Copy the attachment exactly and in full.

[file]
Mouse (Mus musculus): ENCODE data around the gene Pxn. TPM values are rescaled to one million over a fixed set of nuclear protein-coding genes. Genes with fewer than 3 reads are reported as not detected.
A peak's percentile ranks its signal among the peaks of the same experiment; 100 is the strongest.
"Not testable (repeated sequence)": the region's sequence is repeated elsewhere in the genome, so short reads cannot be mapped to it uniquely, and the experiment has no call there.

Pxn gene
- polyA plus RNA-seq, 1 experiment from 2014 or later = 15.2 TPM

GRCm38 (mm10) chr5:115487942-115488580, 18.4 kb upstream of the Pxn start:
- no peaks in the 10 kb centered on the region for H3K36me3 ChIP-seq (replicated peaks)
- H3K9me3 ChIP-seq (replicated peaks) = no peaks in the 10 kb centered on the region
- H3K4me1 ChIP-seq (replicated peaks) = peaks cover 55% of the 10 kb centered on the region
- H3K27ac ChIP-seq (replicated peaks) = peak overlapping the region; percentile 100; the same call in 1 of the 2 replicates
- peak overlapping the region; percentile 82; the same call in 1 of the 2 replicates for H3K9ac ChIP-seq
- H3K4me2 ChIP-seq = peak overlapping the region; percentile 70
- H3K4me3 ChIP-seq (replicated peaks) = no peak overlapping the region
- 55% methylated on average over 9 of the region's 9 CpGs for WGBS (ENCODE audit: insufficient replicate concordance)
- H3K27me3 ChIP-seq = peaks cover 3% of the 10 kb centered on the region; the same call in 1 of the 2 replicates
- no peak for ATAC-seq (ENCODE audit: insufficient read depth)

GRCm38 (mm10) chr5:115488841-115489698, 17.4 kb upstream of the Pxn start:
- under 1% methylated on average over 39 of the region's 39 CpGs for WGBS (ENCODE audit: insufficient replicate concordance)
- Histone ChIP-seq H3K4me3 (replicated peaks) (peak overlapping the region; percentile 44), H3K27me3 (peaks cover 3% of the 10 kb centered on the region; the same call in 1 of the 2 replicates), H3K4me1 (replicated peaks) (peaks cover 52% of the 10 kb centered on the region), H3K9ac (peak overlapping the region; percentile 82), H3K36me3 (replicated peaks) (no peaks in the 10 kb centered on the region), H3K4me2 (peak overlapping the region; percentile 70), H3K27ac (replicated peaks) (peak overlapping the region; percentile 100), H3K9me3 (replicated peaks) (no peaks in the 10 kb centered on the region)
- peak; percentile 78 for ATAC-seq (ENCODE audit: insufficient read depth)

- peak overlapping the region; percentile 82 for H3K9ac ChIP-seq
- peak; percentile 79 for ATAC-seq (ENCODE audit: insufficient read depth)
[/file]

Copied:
Mouse (Mus musculus): ENCODE data around the gene Pxn. TPM values are rescaled to one million over a fixed set of nuclear protein-coding genes. Genes with fewer than 3 reads are reported as not detected.
A peak's percentile ranks its signal among the peaks of the same experiment; 100 is the strongest.
"Not testable (repeated sequence)": the region's sequence is repeated elsewhere in the genome, so short reads cannot be mapped to it uniquely, and the experiment has no call there.

Pxn gene
- polyA plus RNA-seq, 1 experiment from 2014 or later = 15.2 TPM

GRCm38 (mm10) chr5:115487942-115488580, 18.4 kb upstream of the Pxn start:
- no peaks in the 10 kb centered on the region for H3K36me3 ChIP-seq (replicated peaks)
- H3K9me3 ChIP-seq (replicated peaks) = no peaks in the 10 kb centered on the region
- H3K4me1 ChIP-seq (replicated peaks) = peaks cover 55% of the 10 kb centered on the region
- H3K27ac ChIP-seq (replicated peaks) = peak overlapping the region; percentile 100; the same call in 1 of the 2 replicates
- peak overlapping the region; percentile 82; the same call in 1 of the 2 replicates for H3K9ac ChIP-seq
- H3K4me2 ChIP-seq = peak overlapping the region; percentile 70
- H3K4me3 ChIP-seq (replicated peaks) = no peak overlapping the region
- 55% methylated on average over 9 of the region's 9 CpGs for WGBS (ENCODE audit: insufficient replicate concordance)
- H3K27me3 ChIP-seq = peaks cover 3% of the 10 kb centered on the region; the same call in 1 of the 2 replicates
- no peak for ATAC-seq (ENCODE audit: insufficient read depth)

GRCm38 (mm10) chr5:115488841-115489698, 17.4 kb upstream of the Pxn start:
- under 1% methylated on average over 39 of the region's 39 CpGs for WGBS (ENCODE audit: insufficient replicate concordance)
- Histone ChIP-seq H3K4me3 (replicated peaks) (peak overlapping the region; percentile 44), H3K27me3 (peaks cover 3% of the 10 kb centered on the region; the same call in 1 of the 2 replicates), H3K4me1 (replicated peaks) (peaks cover 52% of the 10 kb centered on the region), H3K9ac (peak overlapping the region; percentile 82), H3K36me3 (replicated peaks) (no peaks in the 10 kb centered on the region), H3K4me2 (peak overlapping the region; percentile 70), H3K27ac (replicated peaks) (peak overlapping the region; percentile 100), H3K9me3 (replicated peaks) (no peaks in the 10 kb centered on the region)
- peak; percentile 78 for ATAC-seq (ENCODE audit: insufficient read depth)

- peak overlapping the region; percentile 82 for H3K9ac ChIP-seq
- peak; percentile 79 for ATAC-seq (ENCODE audit: insufficient read depth)